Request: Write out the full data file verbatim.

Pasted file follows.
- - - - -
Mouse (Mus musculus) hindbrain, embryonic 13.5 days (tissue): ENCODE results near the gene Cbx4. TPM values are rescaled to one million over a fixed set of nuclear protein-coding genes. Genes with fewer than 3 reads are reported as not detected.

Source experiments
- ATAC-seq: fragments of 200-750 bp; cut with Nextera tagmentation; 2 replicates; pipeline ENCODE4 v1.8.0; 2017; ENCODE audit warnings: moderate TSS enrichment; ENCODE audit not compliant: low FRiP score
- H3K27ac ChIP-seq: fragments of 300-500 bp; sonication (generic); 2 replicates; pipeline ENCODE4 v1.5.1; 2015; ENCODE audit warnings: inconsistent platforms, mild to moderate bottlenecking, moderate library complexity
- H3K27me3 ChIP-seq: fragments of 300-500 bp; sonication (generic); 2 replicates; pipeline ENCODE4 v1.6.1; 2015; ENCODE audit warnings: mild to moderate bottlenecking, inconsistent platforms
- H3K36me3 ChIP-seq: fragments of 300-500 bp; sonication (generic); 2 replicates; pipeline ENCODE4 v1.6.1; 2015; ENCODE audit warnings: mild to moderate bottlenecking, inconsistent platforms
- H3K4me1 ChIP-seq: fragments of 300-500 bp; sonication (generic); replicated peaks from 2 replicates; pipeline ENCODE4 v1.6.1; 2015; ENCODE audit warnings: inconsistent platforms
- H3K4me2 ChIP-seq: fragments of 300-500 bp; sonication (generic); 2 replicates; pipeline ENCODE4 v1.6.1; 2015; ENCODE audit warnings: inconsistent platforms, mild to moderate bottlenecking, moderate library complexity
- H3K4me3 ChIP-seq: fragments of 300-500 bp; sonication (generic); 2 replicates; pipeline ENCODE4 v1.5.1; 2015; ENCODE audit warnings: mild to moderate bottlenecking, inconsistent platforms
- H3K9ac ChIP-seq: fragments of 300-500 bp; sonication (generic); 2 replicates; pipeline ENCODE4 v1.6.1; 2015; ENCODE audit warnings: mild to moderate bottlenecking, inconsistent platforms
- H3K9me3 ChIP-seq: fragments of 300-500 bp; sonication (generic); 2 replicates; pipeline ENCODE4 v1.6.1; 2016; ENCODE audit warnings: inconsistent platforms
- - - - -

Mouse (Mus musculus) hindbrain, embryonic 13.5 days (tissue): ENCODE results near the gene Cbx4. TPM values are rescaled to one million over a fixed set of nuclear protein-coding genes. Genes with fewer than 3 reads are reported as not detected.

Source experiments
- ATAC-seq: fragments of 200-750 bp; cut with Nextera tagmentation; 2 replicates; pipeline ENCODE4 v1.8.0; 2017; ENCODE audit warnings: moderate TSS enrichment; ENCODE audit not compliant: low FRiP score
- H3K27ac ChIP-seq: fragments of 300-500 bp; sonication (generic); 2 replicates; pipeline ENCODE4 v1.5.1; 2015; ENCODE audit warnings: inconsistent platforms, mild to moderate bottlenecking, moderate library complexity
- H3K27me3 ChIP-seq: fragments of 300-500 bp; sonication (generic); 2 replicates; pipeline ENCODE4 v1.6.1; 2015; ENCODE audit warnings: mild to moderate bottlenecking, inconsistent platforms
- H3K36me3 ChIP-seq: fragments of 300-500 bp; sonication (generic); 2 replicates; pipeline ENCODE4 v1.6.1; 2015; ENCODE audit warnings: mild to moderate bottlenecking, inconsistent platforms
- H3K4me1 ChIP-seq: fragments of 300-500 bp; sonication (generic); replicated peaks from 2 replicates; pipeline ENCODE4 v1.6.1; 2015; ENCODE audit warnings: inconsistent platforms
- H3K4me2 ChIP-seq: fragments of 300-500 bp; sonication (generic); 2 replicates; pipeline ENCODE4 v1.6.1; 2015; ENCODE audit warnings: inconsistent platforms, mild to moderate bottlenecking, moderate library complexity
- H3K4me3 ChIP-seq: fragments of 300-500 bp; sonication (generic); 2 replicates; pipeline ENCODE4 v1.5.1; 2015; ENCODE audit warnings: mild to moderate bottlenecking, inconsistent platforms
- H3K9ac ChIP-seq: fragments of 300-500 bp; sonication (generic); 2 replicates; pipeline ENCODE4 v1.6.1; 2015; ENCODE audit warnings: mild to moderate bottlenecking, inconsistent platforms
- H3K9me3 ChIP-seq: fragments of 300-500 bp; sonication (generic); 2 replicates; pipeline ENCODE4 v1.6.1; 2016; ENCODE audit warnings: inconsistent platforms